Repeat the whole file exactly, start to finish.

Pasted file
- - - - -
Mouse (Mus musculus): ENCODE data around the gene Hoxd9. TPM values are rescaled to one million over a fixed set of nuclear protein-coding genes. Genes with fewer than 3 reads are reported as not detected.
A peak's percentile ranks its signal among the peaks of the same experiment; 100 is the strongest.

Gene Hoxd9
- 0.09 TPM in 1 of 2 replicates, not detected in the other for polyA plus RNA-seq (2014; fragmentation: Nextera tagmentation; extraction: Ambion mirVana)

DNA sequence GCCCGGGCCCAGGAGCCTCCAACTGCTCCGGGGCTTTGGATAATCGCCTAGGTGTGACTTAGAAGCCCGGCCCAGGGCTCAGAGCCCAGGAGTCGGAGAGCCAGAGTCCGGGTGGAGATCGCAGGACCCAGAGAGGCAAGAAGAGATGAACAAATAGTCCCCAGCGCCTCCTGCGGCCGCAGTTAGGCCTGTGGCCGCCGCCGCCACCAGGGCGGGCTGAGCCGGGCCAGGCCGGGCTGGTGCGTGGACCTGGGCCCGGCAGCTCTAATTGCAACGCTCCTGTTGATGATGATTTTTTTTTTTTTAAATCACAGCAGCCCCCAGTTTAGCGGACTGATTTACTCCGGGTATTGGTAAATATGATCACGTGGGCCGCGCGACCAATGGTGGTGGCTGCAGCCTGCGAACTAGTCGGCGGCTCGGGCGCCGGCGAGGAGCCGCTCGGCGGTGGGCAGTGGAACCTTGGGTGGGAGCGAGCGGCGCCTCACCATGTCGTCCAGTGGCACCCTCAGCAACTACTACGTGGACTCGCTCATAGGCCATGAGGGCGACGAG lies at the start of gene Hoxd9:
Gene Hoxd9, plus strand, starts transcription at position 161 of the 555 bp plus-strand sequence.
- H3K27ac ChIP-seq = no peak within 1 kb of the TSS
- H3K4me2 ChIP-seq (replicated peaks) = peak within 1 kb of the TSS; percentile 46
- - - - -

Mouse (Mus musculus): ENCODE data around the gene Hoxd9. TPM values are rescaled to one million over a fixed set of nuclear protein-coding genes. Genes with fewer than 3 reads are reported as not detected.
A peak's percentile ranks its signal among the peaks of the same experiment; 100 is the strongest.

Gene Hoxd9
- 0.09 TPM in 1 of 2 replicates, not detected in the other for polyA plus RNA-seq (2014; fragmentation: Nextera tagmentation; extraction: Ambion mirVana)

DNA sequence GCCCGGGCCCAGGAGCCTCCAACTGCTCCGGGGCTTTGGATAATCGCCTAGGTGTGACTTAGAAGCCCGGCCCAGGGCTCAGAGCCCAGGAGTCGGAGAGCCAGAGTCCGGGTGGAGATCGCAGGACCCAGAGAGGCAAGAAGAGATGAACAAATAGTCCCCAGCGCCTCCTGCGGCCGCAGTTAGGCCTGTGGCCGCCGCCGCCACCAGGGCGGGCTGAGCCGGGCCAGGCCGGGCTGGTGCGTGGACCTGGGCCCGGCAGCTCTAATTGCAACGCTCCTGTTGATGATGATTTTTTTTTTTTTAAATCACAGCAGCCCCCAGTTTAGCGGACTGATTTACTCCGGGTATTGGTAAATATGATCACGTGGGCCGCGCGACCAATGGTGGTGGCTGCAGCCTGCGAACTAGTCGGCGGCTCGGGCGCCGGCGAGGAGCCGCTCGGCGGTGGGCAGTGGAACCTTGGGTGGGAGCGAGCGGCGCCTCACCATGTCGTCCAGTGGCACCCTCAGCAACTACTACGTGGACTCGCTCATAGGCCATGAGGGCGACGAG lies at the start of gene Hoxd9:
Gene Hoxd9, plus strand, starts transcription at position 161 of the 555 bp plus-strand sequence.
- H3K27ac ChIP-seq = no peak within 1 kb of the TSS
- H3K4me2 ChIP-seq (replicated peaks) = peak within 1 kb of the TSS; percentile 46